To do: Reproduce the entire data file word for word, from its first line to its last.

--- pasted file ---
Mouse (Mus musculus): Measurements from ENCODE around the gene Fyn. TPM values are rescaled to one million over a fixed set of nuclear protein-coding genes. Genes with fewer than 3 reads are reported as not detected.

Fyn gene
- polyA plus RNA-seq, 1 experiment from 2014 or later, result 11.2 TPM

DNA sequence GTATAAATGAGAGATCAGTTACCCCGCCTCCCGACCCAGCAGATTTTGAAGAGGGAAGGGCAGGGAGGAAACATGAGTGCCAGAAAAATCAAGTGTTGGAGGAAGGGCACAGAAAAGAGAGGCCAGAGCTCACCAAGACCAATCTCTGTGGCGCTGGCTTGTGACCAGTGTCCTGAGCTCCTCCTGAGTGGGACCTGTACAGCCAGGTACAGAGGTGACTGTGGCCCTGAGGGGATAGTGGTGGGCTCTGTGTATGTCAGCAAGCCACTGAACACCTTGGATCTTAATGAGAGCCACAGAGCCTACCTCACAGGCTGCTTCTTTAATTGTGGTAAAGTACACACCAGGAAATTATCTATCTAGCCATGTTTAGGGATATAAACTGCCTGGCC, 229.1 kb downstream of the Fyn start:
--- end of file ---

Mouse (Mus musculus): Measurements from ENCODE around the gene Fyn. TPM values are rescaled to one million over a fixed set of nuclear protein-coding genes. Genes with fewer than 3 reads are reported as not detected.

Fyn gene
- polyA plus RNA-seq, 1 experiment from 2014 or later, result 11.2 TPM

DNA sequence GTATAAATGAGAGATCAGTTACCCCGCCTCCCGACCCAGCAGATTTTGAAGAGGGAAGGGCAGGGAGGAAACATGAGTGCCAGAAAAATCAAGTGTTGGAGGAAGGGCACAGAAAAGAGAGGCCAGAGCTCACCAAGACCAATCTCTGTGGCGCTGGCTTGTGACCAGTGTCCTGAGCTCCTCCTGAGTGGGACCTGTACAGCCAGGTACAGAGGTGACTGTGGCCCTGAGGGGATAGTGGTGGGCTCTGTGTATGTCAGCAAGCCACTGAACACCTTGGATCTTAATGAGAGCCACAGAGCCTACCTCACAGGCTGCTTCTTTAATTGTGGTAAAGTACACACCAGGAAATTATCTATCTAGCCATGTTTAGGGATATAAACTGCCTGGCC, 229.1 kb downstream of the Fyn start: